<![CDATA[SEPARATE PROPERTY]]>Wed, 03 May 2017 17:40:18 GMThttp://truhlarandtruhlar.com/blog/separate-property         In some dissolution of marriage (also called divorce) actions, there is a dispute over separate property.  The purpose of this article is to define “separate property” and explain its significance.
         Separate property is that which one party has received, by gift or otherwise.  The party holding or owning the separate property generally has continuously kept that property in her or his own separate name, without placing it in joint tenancy or in an account in both parties’ names.  Marital property, on the other hand, is property in which both spouses have an interest.  Such property is subject to distribution (division) in a dissolution of marriage (divorce) case.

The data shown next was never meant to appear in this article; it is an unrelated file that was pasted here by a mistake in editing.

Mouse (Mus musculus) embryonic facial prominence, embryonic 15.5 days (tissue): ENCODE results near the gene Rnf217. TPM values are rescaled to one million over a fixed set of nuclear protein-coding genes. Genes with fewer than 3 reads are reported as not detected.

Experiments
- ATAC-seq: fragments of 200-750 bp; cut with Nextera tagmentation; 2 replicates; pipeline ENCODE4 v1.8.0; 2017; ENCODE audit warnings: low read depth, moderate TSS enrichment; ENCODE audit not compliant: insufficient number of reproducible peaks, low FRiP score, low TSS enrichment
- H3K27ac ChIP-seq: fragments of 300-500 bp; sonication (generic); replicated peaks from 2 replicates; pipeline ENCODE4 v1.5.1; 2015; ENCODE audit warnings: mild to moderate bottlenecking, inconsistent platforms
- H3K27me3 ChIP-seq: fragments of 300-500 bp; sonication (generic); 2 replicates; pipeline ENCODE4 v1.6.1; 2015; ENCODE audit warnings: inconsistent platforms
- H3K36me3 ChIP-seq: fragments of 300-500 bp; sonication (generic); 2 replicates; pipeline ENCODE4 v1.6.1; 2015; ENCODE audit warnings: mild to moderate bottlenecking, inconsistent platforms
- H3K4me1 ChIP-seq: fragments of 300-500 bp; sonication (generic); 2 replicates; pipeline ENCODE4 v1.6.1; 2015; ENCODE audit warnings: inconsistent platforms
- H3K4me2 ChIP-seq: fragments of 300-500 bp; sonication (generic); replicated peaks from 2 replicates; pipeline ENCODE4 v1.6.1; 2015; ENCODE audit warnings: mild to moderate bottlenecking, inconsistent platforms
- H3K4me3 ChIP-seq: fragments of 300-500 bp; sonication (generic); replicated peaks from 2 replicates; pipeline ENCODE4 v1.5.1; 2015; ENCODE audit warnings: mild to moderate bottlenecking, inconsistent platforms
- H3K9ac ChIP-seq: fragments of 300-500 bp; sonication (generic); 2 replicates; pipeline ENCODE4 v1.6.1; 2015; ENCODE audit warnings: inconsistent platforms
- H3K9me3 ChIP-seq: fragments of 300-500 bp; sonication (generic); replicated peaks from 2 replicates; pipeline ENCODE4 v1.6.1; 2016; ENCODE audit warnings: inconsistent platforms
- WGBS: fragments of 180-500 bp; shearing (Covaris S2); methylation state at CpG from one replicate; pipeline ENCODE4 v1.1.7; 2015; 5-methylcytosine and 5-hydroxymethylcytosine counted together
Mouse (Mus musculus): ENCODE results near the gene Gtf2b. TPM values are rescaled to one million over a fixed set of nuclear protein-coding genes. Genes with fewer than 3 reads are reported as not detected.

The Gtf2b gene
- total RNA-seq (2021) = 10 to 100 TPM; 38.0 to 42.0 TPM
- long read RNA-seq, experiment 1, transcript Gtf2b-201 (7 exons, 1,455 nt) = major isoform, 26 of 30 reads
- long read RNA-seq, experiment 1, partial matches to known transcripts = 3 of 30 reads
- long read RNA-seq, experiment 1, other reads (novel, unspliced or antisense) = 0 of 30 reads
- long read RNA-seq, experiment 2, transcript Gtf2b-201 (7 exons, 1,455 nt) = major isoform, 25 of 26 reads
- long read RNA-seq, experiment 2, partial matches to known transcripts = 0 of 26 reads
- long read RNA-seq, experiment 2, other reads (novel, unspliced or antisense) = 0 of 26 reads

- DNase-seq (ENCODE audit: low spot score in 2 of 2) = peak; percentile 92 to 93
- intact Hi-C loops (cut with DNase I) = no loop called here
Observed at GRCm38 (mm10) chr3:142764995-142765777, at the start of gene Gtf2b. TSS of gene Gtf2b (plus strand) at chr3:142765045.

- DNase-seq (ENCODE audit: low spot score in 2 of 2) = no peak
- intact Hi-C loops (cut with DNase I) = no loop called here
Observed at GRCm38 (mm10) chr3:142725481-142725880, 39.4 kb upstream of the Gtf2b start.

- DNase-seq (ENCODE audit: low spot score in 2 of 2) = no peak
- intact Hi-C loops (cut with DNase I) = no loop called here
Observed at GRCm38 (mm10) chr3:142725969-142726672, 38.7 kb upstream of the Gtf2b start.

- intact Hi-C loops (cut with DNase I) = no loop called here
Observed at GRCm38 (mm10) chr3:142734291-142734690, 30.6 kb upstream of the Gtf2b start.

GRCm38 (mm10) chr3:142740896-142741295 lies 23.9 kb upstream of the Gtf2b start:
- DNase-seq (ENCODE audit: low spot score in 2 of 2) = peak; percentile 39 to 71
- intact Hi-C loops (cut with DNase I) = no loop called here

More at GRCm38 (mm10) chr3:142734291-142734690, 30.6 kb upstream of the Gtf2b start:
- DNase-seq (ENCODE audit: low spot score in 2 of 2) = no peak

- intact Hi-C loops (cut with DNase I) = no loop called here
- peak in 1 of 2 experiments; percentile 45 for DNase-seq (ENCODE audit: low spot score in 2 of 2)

Parties can agree, through a pre-nuptial agreement (a contract made prior to marriage), to keep certain defined property “separate.”  The word “separate” means that it belongs only to the party in whose name the property exists.  It is not marital property.  The parties also can agree that appreciation (increase in value) of separate property is separate.  A property in joint tenancy (or, for example, a car in both parties’ names) is not separate.  It is joint.  If the parties obtained the property during the marriage, and the property was not kept in only one party’s separate name, then it is likely marital.
       Separate property can appreciate.  For example, a husband or wife may inherit a track of undeveloped land.  The land often increases in value.  Unless there is a written agreement to the contrary, the appreciation (increase) in the value of the property is marital.  Increases in real property, for example, may be substantial.
​           Parties are well-advised to have a written agreement about their separate property.

                                                                                           - Doris Truhlar